When and why the court may make a youth control order

When and why the court may make a youth control order

This content is intended as information for lawyers appearing in the Children’s Court with clients who may be placed on a youth control order (YCO). If you are not a lawyer but have been referred to a youth control order planning meeting, you should contact your lawyer, youth justice worker or Children’s Court planning meeting convenor with any questions you may have.

Section 409A sets out the objects of a YCO as being:

  • to provide a judicially supervised intensive supervision regime
  • to penalise the child by imposing restrictions on liberty
  • to provide intensive targeted supervision to help the child develop an ability to abide by the law
  • to engage the child in education training or work (paid or unpaid)
  • to give the child an opportunity to demonstrate a desire to cease offending.

A YCO is available if the court considers that the child would otherwise be sentenced to detention: s. 409B(1). It is to last no longer than 12 months and must not extend beyond the twenty-first birthday: ss. (2).

Section 409C sets out restrictions on the power to make a YCO, including that it is only available if:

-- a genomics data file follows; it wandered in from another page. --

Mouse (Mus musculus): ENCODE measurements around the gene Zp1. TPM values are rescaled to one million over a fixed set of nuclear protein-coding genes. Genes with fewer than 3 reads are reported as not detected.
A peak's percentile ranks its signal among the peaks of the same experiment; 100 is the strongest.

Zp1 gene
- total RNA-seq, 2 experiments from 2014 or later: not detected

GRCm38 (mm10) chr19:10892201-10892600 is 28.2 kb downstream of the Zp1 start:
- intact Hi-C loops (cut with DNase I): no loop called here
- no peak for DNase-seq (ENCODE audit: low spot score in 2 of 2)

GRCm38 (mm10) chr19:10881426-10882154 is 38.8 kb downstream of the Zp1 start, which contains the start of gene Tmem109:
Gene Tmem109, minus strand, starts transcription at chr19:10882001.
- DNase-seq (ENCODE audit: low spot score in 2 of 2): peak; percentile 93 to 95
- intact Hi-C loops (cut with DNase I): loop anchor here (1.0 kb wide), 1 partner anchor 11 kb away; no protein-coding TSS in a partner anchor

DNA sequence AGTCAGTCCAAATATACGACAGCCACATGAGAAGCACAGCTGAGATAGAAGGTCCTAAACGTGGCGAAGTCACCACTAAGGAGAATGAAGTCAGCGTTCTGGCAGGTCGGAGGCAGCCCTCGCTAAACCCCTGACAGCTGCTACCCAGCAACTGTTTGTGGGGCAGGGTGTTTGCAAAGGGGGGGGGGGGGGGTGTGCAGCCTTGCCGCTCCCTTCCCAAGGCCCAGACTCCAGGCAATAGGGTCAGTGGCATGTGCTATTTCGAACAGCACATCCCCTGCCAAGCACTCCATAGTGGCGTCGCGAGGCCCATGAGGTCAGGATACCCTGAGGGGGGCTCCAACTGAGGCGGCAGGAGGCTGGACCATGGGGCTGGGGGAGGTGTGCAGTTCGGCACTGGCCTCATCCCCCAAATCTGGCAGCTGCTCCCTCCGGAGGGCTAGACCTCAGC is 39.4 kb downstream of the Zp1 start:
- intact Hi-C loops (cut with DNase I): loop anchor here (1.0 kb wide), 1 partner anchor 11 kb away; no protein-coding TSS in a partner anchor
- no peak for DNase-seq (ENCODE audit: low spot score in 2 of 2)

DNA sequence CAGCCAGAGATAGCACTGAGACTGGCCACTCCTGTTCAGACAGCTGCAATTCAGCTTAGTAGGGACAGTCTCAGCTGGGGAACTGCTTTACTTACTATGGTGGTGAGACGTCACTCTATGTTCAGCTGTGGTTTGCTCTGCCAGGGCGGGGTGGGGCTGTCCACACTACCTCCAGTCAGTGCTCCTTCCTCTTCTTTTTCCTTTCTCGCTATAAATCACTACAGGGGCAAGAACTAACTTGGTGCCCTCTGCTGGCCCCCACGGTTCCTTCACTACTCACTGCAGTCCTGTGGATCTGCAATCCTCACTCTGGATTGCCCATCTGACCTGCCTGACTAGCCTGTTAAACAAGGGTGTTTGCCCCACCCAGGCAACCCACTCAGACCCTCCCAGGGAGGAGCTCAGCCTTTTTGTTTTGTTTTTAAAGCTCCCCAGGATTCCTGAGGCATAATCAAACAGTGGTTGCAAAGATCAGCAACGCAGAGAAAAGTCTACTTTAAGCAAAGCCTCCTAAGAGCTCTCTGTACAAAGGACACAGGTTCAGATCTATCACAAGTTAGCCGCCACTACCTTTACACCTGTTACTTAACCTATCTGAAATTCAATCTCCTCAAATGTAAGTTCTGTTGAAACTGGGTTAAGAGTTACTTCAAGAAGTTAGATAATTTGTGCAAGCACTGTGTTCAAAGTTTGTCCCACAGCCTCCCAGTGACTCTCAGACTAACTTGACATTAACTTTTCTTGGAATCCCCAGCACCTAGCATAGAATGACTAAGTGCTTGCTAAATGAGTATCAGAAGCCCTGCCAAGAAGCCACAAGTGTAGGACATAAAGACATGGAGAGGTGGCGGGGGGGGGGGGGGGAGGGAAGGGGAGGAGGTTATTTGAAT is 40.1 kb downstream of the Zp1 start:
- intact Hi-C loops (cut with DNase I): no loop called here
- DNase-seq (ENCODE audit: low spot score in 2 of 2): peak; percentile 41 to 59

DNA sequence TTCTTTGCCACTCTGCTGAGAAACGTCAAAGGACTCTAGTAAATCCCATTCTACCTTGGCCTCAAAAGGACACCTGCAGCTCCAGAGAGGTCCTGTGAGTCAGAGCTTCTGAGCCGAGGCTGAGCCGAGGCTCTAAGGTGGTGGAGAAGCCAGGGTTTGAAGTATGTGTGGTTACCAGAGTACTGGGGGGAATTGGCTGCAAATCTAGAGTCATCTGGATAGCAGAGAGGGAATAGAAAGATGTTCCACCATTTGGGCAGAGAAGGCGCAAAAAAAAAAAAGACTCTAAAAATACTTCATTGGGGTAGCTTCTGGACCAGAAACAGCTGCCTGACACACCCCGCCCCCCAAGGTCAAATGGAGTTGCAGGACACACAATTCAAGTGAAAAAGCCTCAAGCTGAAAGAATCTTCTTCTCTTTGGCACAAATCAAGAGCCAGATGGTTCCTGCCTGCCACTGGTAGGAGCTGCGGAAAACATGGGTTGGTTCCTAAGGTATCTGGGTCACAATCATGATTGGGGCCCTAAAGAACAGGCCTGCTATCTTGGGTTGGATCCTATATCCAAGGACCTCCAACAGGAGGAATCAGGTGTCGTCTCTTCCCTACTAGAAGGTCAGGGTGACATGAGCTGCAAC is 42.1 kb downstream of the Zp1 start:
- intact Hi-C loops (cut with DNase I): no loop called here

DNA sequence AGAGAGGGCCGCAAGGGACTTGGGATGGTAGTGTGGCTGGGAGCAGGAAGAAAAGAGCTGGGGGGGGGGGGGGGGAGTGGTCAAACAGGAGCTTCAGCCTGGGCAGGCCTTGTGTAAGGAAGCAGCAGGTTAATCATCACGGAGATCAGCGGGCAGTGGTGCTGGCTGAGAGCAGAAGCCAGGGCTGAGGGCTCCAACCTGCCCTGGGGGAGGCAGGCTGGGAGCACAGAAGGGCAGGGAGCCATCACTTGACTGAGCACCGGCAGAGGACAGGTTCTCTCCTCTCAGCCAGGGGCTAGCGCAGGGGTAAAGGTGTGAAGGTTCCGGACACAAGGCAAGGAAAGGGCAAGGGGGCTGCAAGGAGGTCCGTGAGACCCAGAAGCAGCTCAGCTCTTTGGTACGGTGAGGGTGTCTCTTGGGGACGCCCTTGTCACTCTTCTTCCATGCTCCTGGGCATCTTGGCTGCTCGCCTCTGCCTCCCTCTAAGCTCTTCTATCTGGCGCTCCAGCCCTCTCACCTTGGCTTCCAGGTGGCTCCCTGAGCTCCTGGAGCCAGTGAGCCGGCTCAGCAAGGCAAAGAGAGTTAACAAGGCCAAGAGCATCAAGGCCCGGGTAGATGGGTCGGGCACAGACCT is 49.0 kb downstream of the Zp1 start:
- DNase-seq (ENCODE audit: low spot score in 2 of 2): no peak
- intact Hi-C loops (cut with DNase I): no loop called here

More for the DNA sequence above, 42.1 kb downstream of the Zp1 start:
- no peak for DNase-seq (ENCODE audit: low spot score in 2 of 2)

• the offence, or one of the offences, is punishable by imprisonment, and
  • the secretary has satisfied the court that the child is a suitable person to be placed on a YCO, and
  • the child consents, and
  • a YCO plan has been developed for the child.

Section 409E sets out the matters for the court to consider, where applicable, in deciding whether to make a YCO:

  • behaviour on any bail supervision program
  • behaviour on remand
  • extent of acknowledgment of responsibility for the offending
  • availability of education, training or work opportunities
  • the child's willingness to engage in education, training or work opportunities
  • the report of the YCO planning meeting
  • any other matters the court considers relevant.

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